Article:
Weaver and Gallant performing an emergency C-section in an ambulance surrounded by rogue electrical wires, saving both mother and baby.
In an early Season 7 episode, Abby (as a nurse) assists with the delivery of a micro-preemie who does not survive. When she returns with the husband to find a doctor with a group of med students "showing off" the baby, Abby then proceeds to rip into him about giving the father false hope and then puts him in his place regarding how to show compassion to the family. The doctor is left speechless.
Kovac actually killed a mugger. Even better, he managed to recover quickly and beat him up mercilessly after said mugger blind-sided him. Unfortunately Kovac then felt rather guilty about the whole incident.
Kovac beating the crap out of Abby's abusive neighbor, after he breaks her nose for convincing his wife to leave him.
Weaver has fired incompetent resident Dave Malucci. Ostensibly for having sex with a paramedic while on duty, but mostly to ensure that he takes the blame for the death of a patient (conveniently ignoring her own failure to supervise him). After all of Dave's pleas leave Weaver completely unmoved,he proceeds to deliver an epic"The Reason You Suck" Speech. Starting with calling her a "sad, cold-hearted bitch", telling her that "nobody here likes you", and capping it off by declaring that she has nothing in her life aside from her job. It's marred by his unfortunate use of a homophobic slur at the very end, but other than that it was thrilling to see Weaver finally get a dose of the public humiliation she had so frequently doled out to the staff for 6 years. On the other hand, to viewers more sympathetic to Weaver, watching her stoically take every bit of petty, unprofessional abuse Malucci could dish out and still tossing his mediocre ass out on the street was pretty damn satisfying.
Jeanie Boulet voluntarily outing herself to her co-workers as HIV-positive not for their sympathy but so that they will stop talking about her in the hypothetical.
One could argue that Archie's development into a seriously competetent professional qualifies. When Carter tells him to "set the tone" as he departs in Season 11 (similar to how Greene told him to do so), Morris is confused by the sentiment, leading Carter to shake his head and reply, "Never mind", as if to retract on his passing the torch, demonstrating the immaturity of Archie's character at this point. However, after getting taken hostage in Season 14 and seeing his taker (who he had bonded with over the course of the episode) get shot dead by a sniper, Morris makes an attempt to ground himself in reality. The further death of his best friend, Greg Pratt, further forces him to confront life's harsh realities, and by the end, he's become one of the most competent doctors in the ER (and maintained a steady relationship with his police officer girlfriend). When Carter makes is return in Season 15, he's quick to notice the shift in personality:
Carter: Looks like you followed my advice, Morris.
Abby: If I were in trouble, Archie, I would call for you. I would. I would trust you with anything. (Beat) And I didn't always feel that way, but I do now.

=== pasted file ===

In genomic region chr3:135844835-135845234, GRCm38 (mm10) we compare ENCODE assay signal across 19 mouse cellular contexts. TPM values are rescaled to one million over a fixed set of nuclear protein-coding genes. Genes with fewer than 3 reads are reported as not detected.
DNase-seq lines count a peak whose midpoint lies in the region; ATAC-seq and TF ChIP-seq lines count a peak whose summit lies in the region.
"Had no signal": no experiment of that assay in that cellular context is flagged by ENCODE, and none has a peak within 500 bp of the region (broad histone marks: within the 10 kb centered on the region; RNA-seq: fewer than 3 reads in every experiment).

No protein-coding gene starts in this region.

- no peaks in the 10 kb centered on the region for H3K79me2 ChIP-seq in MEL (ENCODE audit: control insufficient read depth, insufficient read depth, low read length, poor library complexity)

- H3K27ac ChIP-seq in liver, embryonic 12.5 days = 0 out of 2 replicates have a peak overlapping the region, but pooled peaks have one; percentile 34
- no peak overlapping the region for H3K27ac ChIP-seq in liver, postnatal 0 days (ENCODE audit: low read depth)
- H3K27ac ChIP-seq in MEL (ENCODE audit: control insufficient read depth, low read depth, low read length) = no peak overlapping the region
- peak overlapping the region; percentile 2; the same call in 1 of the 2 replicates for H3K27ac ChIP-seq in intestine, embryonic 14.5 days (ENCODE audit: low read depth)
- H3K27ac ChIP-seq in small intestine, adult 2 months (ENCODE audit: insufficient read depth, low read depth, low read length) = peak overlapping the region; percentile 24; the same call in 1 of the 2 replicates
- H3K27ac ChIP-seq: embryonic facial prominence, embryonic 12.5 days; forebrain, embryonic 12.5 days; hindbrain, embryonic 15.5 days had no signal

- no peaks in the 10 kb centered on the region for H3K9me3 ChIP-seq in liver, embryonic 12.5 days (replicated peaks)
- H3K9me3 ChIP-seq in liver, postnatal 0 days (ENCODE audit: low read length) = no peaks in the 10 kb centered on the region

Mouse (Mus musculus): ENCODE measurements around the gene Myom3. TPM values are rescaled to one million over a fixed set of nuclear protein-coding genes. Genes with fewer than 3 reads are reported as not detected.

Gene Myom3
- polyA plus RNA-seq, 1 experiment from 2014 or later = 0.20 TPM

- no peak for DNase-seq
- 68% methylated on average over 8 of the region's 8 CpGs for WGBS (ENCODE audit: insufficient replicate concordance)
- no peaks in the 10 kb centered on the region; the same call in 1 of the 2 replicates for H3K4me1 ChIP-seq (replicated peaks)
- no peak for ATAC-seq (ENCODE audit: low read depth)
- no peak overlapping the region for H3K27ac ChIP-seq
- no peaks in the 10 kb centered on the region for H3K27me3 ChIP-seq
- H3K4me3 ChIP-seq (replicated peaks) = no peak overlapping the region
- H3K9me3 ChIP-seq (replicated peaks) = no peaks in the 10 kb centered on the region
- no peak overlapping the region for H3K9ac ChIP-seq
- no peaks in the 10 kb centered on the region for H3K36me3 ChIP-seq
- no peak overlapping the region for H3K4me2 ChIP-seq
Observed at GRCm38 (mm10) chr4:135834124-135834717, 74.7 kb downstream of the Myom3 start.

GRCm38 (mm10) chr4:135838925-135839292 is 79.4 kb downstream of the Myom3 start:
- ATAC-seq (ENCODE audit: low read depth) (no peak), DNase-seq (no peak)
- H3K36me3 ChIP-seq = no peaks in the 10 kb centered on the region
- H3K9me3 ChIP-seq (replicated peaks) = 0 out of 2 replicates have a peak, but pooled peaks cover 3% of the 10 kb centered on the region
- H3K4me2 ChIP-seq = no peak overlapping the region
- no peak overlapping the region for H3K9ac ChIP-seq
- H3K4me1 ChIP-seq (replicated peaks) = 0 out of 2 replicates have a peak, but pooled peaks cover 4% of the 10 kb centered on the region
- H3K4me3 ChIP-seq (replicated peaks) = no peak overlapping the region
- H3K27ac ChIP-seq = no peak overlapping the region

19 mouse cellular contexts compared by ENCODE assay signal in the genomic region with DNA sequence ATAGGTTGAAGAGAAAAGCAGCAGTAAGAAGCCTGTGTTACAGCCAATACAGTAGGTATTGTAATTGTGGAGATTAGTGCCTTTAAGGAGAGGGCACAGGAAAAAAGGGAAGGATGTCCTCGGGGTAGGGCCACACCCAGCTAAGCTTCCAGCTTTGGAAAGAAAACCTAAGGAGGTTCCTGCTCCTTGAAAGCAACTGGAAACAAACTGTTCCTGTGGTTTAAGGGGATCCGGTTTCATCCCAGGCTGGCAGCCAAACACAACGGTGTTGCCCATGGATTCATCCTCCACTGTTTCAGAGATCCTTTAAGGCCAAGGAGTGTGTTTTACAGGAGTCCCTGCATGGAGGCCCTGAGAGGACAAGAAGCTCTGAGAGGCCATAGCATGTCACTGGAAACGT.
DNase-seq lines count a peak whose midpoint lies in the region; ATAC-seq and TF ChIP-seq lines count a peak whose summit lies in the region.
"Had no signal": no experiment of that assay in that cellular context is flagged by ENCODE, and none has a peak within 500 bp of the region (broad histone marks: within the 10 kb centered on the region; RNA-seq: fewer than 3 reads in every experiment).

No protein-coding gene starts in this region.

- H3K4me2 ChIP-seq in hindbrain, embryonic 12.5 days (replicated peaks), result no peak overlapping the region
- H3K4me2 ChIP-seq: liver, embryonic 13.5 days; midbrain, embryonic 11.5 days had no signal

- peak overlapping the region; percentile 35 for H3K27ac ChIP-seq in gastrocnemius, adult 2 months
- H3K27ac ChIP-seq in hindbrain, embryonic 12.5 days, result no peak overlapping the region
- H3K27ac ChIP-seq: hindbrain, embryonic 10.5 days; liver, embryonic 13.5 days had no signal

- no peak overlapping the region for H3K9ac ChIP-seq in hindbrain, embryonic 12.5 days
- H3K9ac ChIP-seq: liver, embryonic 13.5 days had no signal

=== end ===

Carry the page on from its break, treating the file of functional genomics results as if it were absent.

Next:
Mark is treating a patient who has revoked her DNR order. Weaver, of course, objects and tries to take control of the situation. First by suggesting that Mark's in no condition to handle the case because of his mother's recent death, then by threatening to take over the patient's care, and finally by nagging him endlessly as he tries to revive the woman. A fed-up Mark finally grows a pair and yells at her "SHUT UP, Kerry or GET OUT!" And she promptly shuts up.
Doctor Benton is filling in at a small backwater hospital in the Deep South, and spends the episode gradually adjusting to his new environment, and gaining the trust of some of the racist locals. When it's time for him to go home, there is an explosion at a dock, and he ends up performing some very expedited emergency medicine on a badly injured man, assisted by one of the aforementioned racist locals. This emergency work included using a large roll of saran wrap as a bandage due to the large gash in the patient's midsection.
Doug punching out an abusive parent after discovering that his boot matched the shoe print he found on his daughter's back.
Admissions clerk Randi punching out a patient who pulled the fire alarm because he was angry that the doctors wouldn't take his migraine headache ahead of the massive trauma they were dealing with.
Weaver: Stay down. You move, and I'll let her at you.
All of the original cast members as well as some of the secondary/tertiary ones who joined in seasons 2-4 not only returning for the final season, but stepping back into character as though it had been merely days instead of years that they had played the role.
The last few minutes of the series finale. Specifically, the staff evaluating the victims of an industrial accident, combined with the full theme music, and the pullback shot of the hospital exterior. It was really a shining example of what ER did best.
Any of the long, frantic "runner" scenes are a CMOA for the cast and crew.